NBA Rumors: Wizards Must Dump Rashard Lewis and Andray Blatche Before Draft

Alex Kay@AlexPKayCorrespondent IMay 31, 2012

CHARLOTTE, NC - JANUARY 28:  Rashard Lewis #9 of the Washington Wizards and Derrick Brown #4 of the Charlotte Bobcats battle for a ball during their game at Time Warner Cable Arena on January 28, 2012 in Charlotte, North Carolina. NOTE TO USER: User expressly acknowledges and agrees that, by downloading and or using this photograph, User is consenting to the terms and conditions of the Getty Images License Agreement.  (Photo by Streeter Lecka/Getty Images)
Streeter Lecka/Getty Images

The Washington Wizards have a great chance to turn their franchise around and start earnestly rebuilding this summer.

To truly revitalize the roster, the Wizards have to use the month between the drawing and the actual event to ditch some terrible salaries and awful players—namely Andray Blatche and Rashard Lewis.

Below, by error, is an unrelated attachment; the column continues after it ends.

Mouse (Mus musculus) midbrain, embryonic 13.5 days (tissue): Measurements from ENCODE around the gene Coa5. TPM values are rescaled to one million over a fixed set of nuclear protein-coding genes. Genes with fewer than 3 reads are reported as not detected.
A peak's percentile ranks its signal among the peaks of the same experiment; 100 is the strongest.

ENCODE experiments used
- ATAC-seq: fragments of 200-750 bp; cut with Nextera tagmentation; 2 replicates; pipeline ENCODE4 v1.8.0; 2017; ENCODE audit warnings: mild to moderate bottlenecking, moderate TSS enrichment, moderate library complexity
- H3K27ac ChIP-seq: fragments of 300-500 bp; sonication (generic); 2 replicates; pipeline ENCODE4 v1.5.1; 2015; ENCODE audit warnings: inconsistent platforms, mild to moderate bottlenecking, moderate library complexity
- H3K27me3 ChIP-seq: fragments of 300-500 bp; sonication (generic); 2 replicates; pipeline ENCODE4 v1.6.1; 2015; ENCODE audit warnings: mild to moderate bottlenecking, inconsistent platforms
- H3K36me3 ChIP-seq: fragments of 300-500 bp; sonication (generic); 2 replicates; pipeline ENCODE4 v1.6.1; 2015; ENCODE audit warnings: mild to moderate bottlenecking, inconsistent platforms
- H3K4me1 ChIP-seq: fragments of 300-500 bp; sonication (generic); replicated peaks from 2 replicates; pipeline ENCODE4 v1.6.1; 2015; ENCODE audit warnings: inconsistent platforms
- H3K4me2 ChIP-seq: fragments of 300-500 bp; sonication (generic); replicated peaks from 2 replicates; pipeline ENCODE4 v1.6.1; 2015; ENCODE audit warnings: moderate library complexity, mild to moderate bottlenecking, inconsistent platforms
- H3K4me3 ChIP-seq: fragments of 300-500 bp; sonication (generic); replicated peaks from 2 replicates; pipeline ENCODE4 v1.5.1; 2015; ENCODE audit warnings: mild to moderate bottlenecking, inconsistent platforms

These two men have been woefully underperforming during their time in the nation’s capital and make far too much money for what little they do contribute.

According to a report by Michael Lee of The Washington Post, the team has the option to buy out their contracts or use the one-time amnesty provision, but insider sources believe they are going to look and see if they can find someone to dump them off on via a trade.

With Lewis set to make over $22 million next season—the second highest-paid player in the league—it will be extremely tough to find a team willing and able to absorb that contract.

The Wizards do have a chance to shave some salary by buying out the contract for $13.7M, but president Ernie Grunfeld is reportedly reluctant to pay players not to be on the roster.

Blatche is due $23 million over the next three years of his deal, but hasn’t come close to earning that money. The consistently out-of-shape disappointment is the likely target of any amnesty use in D.C.

It’ll be interesting to see what the Wizards decide to do in the draft, but one thing is for certain, they need to get rid of Blatche and Lewis in order to move forward.